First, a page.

Elizabeth Taylor, who was probably the reason the word “fabulous” was invented, and who died on Wednesday at age 79, had family roots in Springfield, Ill., reports the State-Journal Register.
“Taylor’s father, art dealer Francis Lenn Taylor, was born in Springfield on Dec. 28, 1897. His parents, Francis Marion Taylor and Elizabeth Mary Rosemond, were married in Sangamon County Feb. 27, 1890.”
Now that isn’t as fabulous as being 15 minutes late (intentionally) to your own funeral, but it’s still pretty darn fabulous if you’re from Springfield, as is Mr. Archaelogist (a k a the guy at Actuarial Opinions), to whom I owe this important genealogical tidbit.
And let us also not forget that Springfield is hosting the 2011 Federation of Genealogical Societies Conference in September.
This concludes today’s news update regarding Springfield fabulousness. You’re welcome, Springfield.
I realized I’d reached some sort of watershed the day I noticed that anytime I fed my surnames into genealogy meta-search engines, they’d just spit all my own posts and queries right back at me.
“I checked it very thoroughly,” said the computer, “and that quite definitely is the answer. I think the problem, to be quite honest with you, is that you’ve never actually known what the question is.”
From (where else?) The Hitchhiker’s Guide to the Galaxy by Douglas Adams …
(… who could have been thinking about genealogy, not just The Ultimate Question of Life, The Universe and Everything.)
A crucial feature of the Ugly Files: Photos. Not the subject matter, of course!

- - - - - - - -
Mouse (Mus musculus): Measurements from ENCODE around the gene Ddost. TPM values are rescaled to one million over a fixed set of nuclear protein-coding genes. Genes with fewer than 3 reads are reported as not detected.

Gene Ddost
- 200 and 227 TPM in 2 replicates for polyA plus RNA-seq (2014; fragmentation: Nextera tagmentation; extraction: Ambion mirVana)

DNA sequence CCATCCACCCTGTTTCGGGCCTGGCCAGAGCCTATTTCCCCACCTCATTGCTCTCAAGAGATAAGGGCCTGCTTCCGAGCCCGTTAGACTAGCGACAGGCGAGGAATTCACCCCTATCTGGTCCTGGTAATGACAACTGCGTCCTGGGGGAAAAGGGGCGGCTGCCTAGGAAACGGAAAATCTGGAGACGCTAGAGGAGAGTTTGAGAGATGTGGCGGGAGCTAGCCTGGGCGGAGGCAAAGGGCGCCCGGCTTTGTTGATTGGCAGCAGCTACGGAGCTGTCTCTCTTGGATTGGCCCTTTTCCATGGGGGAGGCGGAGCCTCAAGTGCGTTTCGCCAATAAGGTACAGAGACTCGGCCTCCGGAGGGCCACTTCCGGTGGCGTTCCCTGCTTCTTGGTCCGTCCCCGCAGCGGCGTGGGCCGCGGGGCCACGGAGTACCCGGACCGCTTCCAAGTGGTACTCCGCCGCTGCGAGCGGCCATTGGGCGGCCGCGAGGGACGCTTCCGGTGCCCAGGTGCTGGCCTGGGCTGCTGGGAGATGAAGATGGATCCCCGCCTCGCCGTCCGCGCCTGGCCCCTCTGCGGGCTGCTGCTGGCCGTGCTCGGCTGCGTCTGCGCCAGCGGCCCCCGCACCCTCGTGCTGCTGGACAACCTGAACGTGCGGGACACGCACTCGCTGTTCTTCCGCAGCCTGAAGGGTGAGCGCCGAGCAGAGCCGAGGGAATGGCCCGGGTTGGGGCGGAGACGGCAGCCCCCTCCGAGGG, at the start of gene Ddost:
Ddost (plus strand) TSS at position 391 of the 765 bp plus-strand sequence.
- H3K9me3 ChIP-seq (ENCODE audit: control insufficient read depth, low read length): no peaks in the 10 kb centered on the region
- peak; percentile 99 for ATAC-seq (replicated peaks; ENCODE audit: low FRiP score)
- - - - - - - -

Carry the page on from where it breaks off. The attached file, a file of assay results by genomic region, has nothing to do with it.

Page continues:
But oh, the organization. I have a MacBook, and iPhoto is a great application, but it’s always worrisome to think that someday the laptop could be stolen, or drop out a window, or just up and quit one day, and take hundreds of photos to never-never land.
I do back up to an external hard drive, but — duh! What if there’s a fire and both the drive and the laptop go up in smoke?
After way too many months of thinking “I really should do something about that,” I have officially entered the cloud, or online storage, or whatever you like to call it. As a first step, I’ve been exploring Picasa, Google’s image organizer. What I like, so far:
• Editing the photos using Google’s Picnik application is pretty easy. At least, it is for basic editing — cropping, adjusting sharpness, contrast and shadows, etc. I honestly don’t know what it would do with stuff like color saturation and fine-tuning, but then, in this context I’m mostly interested in information, not restoration.
• The caption area is roomy and easy to read, which is nice after trying to squeeze genealogical information into iPhoto fields.
• It’s simple to designate an album as private, which means only people I invite can view it.
• It’s possible to order prints from Picasa albums, which is also nice.
I’m sure there are many lively opinions out there about the pros and cons of various photo organizers. What are your thoughts?
The Ugly Files is an occasional series in which I document various stops in my journey to organize my genealogy life.